Advertisement

Digestive Diseases and Sciences

, Volume 55, Issue 11, pp 3016–3017 | Cite as

Predictive Algorithms: Uses and Limitations

  • Janice H. JouEmail author
  • Deborah A. Fisher
Editorial

Hepatocellular carcinoma (HCC) has emerged as an area in urgent need of epidemiologic and outcomes research due to the continuing rise in incidence and mortality over time [1]. The overall 5-year survival from 2003 to 2007 was 14% in the Surveillance, Epidemiology, and End Results (SEER) Program database of the National Cancer Institute [2]. Although this survival rate may be disheartening, subsets of patients with limited tumor burden at diagnosis are candidates for curative therapies including liver transplantation, resection, or tumor ablation. These patients have significantly improved survival; specifically, patients receiving liver transplantation for early-stage disease have 5-year survival of over 70% [3].

Surveillance for HCC has been recommended by multiple professional societies with the goal of identifying patients with HCC in early stages of disease who would be candidates for curative therapies [4, 5]. The recommendation from the American Association for the Study of Liver Diseases (AASLD) is for ultrasound (US) to be performed every 6 months in patients with chronic hepatitis B or cirrhosis [4]. Use of alpha fetoprotein (AFP) for surveillance or diagnostic purposes is not endorsed in these guidelines. Though clinical guidelines support HCC surveillance, there are few randomized controlled trials showing mortality benefit of surveillance for HCC [6].

Observational studies of surveillance are important because they may provide additional data to support or refute the value of surveillance in a setting where randomizing patients to a no-surveillance group would be ethically and logistically difficult. Single-center studies of HCC outcomes are underpowered to detect significant differences in outcomes for HCC, and thus large administrative databases are often used to increase power to detect potential differences.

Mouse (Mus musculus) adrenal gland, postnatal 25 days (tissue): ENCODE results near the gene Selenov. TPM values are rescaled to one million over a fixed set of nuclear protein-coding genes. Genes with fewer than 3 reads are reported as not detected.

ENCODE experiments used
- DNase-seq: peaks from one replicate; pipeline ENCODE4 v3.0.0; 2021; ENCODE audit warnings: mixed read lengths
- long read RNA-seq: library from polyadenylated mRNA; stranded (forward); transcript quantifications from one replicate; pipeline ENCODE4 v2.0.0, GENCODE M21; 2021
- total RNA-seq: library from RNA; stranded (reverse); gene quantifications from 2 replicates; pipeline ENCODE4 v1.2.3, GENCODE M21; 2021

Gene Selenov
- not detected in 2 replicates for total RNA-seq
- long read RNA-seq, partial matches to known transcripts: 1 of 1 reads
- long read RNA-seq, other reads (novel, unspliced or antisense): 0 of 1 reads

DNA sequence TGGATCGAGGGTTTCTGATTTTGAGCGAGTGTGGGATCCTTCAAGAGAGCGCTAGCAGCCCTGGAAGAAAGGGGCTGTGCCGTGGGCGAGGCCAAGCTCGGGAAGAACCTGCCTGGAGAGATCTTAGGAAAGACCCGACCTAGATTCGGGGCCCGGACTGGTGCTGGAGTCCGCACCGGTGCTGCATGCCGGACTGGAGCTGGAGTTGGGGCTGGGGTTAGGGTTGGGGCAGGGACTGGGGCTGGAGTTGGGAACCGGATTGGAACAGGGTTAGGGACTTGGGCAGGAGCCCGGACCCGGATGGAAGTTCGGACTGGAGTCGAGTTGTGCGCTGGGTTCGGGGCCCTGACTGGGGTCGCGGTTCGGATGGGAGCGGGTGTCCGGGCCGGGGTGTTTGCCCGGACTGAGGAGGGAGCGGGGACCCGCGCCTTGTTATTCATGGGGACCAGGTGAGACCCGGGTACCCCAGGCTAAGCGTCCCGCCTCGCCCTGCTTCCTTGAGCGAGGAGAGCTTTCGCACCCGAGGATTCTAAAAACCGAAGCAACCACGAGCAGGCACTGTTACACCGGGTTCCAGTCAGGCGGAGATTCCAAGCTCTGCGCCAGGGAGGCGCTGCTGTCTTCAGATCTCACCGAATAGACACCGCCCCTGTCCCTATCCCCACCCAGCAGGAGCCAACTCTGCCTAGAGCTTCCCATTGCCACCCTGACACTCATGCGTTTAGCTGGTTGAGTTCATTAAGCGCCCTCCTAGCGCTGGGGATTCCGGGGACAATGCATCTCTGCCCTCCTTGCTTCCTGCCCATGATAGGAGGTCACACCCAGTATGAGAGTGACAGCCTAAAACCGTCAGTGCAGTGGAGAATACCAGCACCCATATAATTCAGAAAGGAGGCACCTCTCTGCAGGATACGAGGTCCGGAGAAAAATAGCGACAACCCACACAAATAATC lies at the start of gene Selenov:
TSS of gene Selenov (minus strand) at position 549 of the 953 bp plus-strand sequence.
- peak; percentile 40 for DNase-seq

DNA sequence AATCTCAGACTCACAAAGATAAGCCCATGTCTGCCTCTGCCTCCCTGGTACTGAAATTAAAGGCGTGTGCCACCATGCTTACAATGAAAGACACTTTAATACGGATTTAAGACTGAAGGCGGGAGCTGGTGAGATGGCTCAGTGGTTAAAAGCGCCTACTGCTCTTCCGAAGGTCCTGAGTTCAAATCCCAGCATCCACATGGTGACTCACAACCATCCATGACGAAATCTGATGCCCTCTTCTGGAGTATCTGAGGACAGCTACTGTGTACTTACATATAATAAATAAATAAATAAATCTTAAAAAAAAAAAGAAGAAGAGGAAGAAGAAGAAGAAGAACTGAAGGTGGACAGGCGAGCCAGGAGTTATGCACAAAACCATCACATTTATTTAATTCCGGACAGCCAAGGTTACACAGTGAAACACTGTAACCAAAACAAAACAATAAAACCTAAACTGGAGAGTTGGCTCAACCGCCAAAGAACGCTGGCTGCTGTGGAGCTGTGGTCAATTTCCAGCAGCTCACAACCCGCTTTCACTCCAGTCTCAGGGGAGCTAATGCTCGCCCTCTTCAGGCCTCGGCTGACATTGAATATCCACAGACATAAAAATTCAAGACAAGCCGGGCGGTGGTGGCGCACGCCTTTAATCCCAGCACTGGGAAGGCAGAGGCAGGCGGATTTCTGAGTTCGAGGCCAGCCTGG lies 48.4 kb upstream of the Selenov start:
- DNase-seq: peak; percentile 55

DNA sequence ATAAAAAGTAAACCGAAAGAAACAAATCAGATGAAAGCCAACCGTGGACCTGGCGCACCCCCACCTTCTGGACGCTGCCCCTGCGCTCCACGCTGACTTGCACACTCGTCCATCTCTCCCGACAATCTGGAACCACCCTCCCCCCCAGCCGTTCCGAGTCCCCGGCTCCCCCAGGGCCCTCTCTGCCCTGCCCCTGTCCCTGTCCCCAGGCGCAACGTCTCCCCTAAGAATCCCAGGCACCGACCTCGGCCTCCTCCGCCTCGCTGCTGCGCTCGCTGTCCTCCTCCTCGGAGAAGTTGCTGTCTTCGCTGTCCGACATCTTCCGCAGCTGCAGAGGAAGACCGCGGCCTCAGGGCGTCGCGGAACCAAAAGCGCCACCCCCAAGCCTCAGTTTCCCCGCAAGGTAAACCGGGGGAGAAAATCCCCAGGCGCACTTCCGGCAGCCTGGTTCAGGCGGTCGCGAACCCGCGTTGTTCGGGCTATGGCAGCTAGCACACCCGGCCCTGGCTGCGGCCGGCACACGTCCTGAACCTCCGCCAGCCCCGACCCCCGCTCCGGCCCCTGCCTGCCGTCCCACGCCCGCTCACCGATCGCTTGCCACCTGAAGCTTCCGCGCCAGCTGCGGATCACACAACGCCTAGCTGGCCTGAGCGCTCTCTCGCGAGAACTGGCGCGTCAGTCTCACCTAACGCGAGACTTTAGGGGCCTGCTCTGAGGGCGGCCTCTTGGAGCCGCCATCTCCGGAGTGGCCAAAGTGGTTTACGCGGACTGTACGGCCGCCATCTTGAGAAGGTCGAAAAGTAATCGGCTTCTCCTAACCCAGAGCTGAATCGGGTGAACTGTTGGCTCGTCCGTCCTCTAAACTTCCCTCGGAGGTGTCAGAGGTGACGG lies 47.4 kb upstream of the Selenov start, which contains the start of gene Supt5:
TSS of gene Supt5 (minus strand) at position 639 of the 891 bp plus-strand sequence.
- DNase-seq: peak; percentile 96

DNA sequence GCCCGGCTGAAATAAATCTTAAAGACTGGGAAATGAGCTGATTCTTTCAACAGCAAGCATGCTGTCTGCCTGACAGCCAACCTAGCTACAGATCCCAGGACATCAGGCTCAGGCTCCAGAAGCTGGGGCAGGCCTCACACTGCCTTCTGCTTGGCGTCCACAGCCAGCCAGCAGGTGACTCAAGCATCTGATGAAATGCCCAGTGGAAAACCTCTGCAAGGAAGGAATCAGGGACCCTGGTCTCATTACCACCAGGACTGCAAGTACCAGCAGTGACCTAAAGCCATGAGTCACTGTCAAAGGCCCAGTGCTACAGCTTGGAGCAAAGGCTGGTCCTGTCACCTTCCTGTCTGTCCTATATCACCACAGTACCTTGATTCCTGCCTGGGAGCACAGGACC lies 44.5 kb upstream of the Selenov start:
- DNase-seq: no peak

The use of large administrative databases to assess HCC surveillance effectiveness poses several challenges. First, the data were collected for purposes other than assessment of HCC surveillance utilization and outcomes. Second, the specific test recommended for surveillance, US every 6 months, may be used for a variety of clinical indications, none of which are included in the administrative data variable for the US. The same is true for AFP, which, while not recommended in the AASLD guideline, is commonly included with US for HCC surveillance. Patients who undergo these tests for diagnostic purposes are very likely different from patients undergoing these tests for surveillance, and therefore accurate distinction is important for interpreting the association of these tests with patient outcomes. Without a specific variable to identify tests performed for surveillance versus other indications, Richardson et al. [7] developed and tested an algorithm to predict whether or not an US or AFP was for HCC surveillance.

In the classification algorithm, negative predictors of surveillance intent for AFP, meaning the intent of AFP testing was not for surveillance purposes, were alcoholism, abdominal pain, ascites, diabetes, and elevated aspartate aminotransferase (AST) levels. For ultrasound, negative predictors of surveillance intent were abdominal pain, ascites, drug dependence, and human immunodeficiency status. A predictor that an US was performed for surveillance was an AFP test within 90 days prior to US. Validation of the algorithm revealed that surveillance intent of AFP could be predicted reliably, whereas surveillance intent of US was more difficult to estimate. The sensitivities in the model for surveillance intent of AFP and US, respectively, were approximately 80% and 30%. US is the recommended surveillance modality for HCC, limiting the applicability of the algorithm for assessment of HCC surveillance, utilization, and outcomes. Nonetheless, strengths of the study by Richardson et al. were the methodological rigor and that their techniques may be useful to address other similar validation studies. Their findings illustrate the complexity of attempting to predict the reasons a practitioner orders a certain test from information available within administrative data.